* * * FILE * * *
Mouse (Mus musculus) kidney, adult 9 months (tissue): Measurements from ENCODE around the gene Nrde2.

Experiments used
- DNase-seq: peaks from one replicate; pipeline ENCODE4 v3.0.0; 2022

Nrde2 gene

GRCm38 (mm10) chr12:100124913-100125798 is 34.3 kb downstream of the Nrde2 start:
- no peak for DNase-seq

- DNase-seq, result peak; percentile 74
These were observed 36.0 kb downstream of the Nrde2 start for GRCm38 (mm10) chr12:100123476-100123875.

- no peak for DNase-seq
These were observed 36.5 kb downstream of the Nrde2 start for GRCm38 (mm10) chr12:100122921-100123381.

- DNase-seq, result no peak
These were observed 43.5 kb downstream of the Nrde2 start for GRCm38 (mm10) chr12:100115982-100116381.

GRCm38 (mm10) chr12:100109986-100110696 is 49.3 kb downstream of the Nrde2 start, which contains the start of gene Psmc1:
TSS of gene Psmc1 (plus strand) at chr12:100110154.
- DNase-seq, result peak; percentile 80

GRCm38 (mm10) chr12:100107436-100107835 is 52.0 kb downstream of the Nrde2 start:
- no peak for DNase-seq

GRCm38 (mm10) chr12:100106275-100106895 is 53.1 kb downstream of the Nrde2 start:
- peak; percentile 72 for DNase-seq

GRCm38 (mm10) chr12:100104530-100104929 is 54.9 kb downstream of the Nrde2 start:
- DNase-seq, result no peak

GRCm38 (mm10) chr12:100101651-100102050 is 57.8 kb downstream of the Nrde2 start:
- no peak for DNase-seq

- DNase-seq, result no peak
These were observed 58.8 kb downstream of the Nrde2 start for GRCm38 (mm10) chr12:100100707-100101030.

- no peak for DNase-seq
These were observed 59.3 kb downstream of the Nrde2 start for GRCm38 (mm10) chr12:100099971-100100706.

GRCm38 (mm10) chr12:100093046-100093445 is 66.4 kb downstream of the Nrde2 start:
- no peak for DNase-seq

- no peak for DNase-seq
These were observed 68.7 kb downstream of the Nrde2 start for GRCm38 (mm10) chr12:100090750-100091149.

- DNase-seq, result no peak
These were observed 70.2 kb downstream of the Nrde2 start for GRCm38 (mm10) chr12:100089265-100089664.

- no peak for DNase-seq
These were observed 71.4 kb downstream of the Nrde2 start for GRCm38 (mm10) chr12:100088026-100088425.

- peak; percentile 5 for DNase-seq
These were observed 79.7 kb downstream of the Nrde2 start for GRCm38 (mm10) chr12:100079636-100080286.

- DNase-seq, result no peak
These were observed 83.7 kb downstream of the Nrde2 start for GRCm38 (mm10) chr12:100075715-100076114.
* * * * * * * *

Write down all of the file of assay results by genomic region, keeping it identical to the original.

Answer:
Mouse (Mus musculus) kidney, adult 9 months (tissue): Measurements from ENCODE around the gene Nrde2.

Experiments used
- DNase-seq: peaks from one replicate; pipeline ENCODE4 v3.0.0; 2022

Nrde2 gene

GRCm38 (mm10) chr12:100124913-100125798 is 34.3 kb downstream of the Nrde2 start:
- no peak for DNase-seq

- DNase-seq, result peak; percentile 74
These were observed 36.0 kb downstream of the Nrde2 start for GRCm38 (mm10) chr12:100123476-100123875.

- no peak for DNase-seq
These were observed 36.5 kb downstream of the Nrde2 start for GRCm38 (mm10) chr12:100122921-100123381.

- DNase-seq, result no peak
These were observed 43.5 kb downstream of the Nrde2 start for GRCm38 (mm10) chr12:100115982-100116381.

GRCm38 (mm10) chr12:100109986-100110696 is 49.3 kb downstream of the Nrde2 start, which contains the start of gene Psmc1:
TSS of gene Psmc1 (plus strand) at chr12:100110154.
- DNase-seq, result peak; percentile 80

GRCm38 (mm10) chr12:100107436-100107835 is 52.0 kb downstream of the Nrde2 start:
- no peak for DNase-seq

GRCm38 (mm10) chr12:100106275-100106895 is 53.1 kb downstream of the Nrde2 start:
- peak; percentile 72 for DNase-seq

GRCm38 (mm10) chr12:100104530-100104929 is 54.9 kb downstream of the Nrde2 start:
- DNase-seq, result no peak

GRCm38 (mm10) chr12:100101651-100102050 is 57.8 kb downstream of the Nrde2 start:
- no peak for DNase-seq

- DNase-seq, result no peak
These were observed 58.8 kb downstream of the Nrde2 start for GRCm38 (mm10) chr12:100100707-100101030.

- no peak for DNase-seq
These were observed 59.3 kb downstream of the Nrde2 start for GRCm38 (mm10) chr12:100099971-100100706.

GRCm38 (mm10) chr12:100093046-100093445 is 66.4 kb downstream of the Nrde2 start:
- no peak for DNase-seq

- no peak for DNase-seq
These were observed 68.7 kb downstream of the Nrde2 start for GRCm38 (mm10) chr12:100090750-100091149.

- DNase-seq, result no peak
These were observed 70.2 kb downstream of the Nrde2 start for GRCm38 (mm10) chr12:100089265-100089664.

- no peak for DNase-seq
These were observed 71.4 kb downstream of the Nrde2 start for GRCm38 (mm10) chr12:100088026-100088425.

- peak; percentile 5 for DNase-seq
These were observed 79.7 kb downstream of the Nrde2 start for GRCm38 (mm10) chr12:100079636-100080286.

- DNase-seq, result no peak
These were observed 83.7 kb downstream of the Nrde2 start for GRCm38 (mm10) chr12:100075715-100076114.